The Australian Public Service Commissioner recently issued new Directions regarding performance management.
These Directions apply to all Australian Public Service employees. The Directions clarify the roles and expectations of managers and their staff.
The Directions make clear that all public servants are responsible for performance management, as well as career and talent management. Not just their agency heads.
Performance management is about best practices that allow the Australian Public Service to manage talent and retain high-performing employees to support a high-performance culture.
Over the past 12 months, an Independent Review of the Australian Public Service has been looking at our structure, capabilities and culture and how we prepare for the future.
The independent Panel undertaking the Review has consulted widely to inform how we can modernise our service, to ensure we retain the confidence of Government and the Australian people.
The Review will be delivered to the Australian Government soon for its consideration.
The Australian Public Service Commission will be at the centre of reform in the Service over the next few years.
This will particularly focus on building the leadership and capability of the Australian Public Service to serve our Government and the people of Australia.
We’re currently working on some exciting initiatives over the next 12 months.
These include a whole of public service workforce strategy, and professional streams to strengthen our expertise and capabilities for the years ahead.
We look forward to updating you on our progress at next year’s conference.
Wishing you all the very best for your time together and the year ahead.
Talent Management Guide
This guide provides guidance on talent management principles and practices. A toolkit also supports best practice in talent management. Read the Talent Management Guide.
APS Framework for High Potential
Assessing whether an employee has the potential to be successful in more senior roles is one of the more difficult elements of talent management. The APS Framework for High Potential was developed to provide APS agencies with a practical understanding of the qualities that indicate high potential. Read the APS Framework for High Potential.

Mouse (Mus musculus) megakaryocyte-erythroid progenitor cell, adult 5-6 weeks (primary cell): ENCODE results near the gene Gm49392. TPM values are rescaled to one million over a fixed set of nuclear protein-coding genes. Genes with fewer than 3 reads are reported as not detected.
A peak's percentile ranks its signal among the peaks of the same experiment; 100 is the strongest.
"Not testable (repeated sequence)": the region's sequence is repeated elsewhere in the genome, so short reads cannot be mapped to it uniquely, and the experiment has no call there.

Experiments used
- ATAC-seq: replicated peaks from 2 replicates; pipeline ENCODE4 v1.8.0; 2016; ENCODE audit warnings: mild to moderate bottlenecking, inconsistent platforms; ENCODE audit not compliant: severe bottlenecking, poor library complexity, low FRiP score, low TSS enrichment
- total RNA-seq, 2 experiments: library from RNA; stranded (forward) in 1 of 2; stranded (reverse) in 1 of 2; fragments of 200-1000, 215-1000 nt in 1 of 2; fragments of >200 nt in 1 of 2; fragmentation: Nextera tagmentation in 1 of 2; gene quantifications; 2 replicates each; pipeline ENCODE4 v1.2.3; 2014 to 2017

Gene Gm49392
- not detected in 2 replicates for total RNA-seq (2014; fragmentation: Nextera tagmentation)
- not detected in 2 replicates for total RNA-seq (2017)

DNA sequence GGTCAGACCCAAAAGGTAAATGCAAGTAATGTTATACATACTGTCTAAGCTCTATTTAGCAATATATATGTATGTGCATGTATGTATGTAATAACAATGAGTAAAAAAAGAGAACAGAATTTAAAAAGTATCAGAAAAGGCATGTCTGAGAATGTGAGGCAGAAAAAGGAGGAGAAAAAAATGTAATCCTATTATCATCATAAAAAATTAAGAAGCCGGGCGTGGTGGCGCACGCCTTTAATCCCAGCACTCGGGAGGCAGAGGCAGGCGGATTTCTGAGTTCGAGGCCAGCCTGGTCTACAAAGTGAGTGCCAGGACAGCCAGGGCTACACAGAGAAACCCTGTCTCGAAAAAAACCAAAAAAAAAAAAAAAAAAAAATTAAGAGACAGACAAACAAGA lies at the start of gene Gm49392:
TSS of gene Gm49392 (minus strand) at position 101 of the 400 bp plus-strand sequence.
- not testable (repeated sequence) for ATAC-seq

APS Disability Employment Strategy
About one in five Australians identify as a person with disability. Improving the representation of people with disability in the workforce will enable the APS to respond better to community needs. Read the Disability Employment Strategy.
APS Gender Equality Strategy
This sets out actions for driving high performance and boosting productivity in the Australian Public Service. It addresses gender imbalance across the APS at all levels and all agencies. Read the Gender Equality Strategy.
APS Indigenous Employment Strategy
The focus of this strategy includes expanding the range of Indigenous employment opportunities and investing in developing the capability of employees. Read more at the Indigenous Capability Agency Portal.
Commissioner’s Directions – Performance Management
The Australian Public Service Commissioner released amendments to the Australian Public Service Commissioner’s Directions in 2019. They place a stronger focus on the obligations of agency heads, supervisors and APS employees for developing and sustaining a high-performance culture across the APS. Read the Commissioner’s Directions.
Prime Minister’s Six Guideposts for the Australian Public Service
On 19 August 2019, the Prime Minister laid out his vision and expectations for the Australian Public Service. He articulated six guideposts that touch on the role of every member of the Australian Public Service in both policy advice and implementation. Read the Prime Minister’s Six Guideposts.
Independent Review of the APS
An independent panel was formed in 2018 to ensure the APS is fit-for-purpose for the coming decades. The review has examined the capability, culture and operating model of the APS and its findings will be presented to the Government soon. Read more about the Independent Review of the APS.
For more information about any of these initiatives, email email@example.com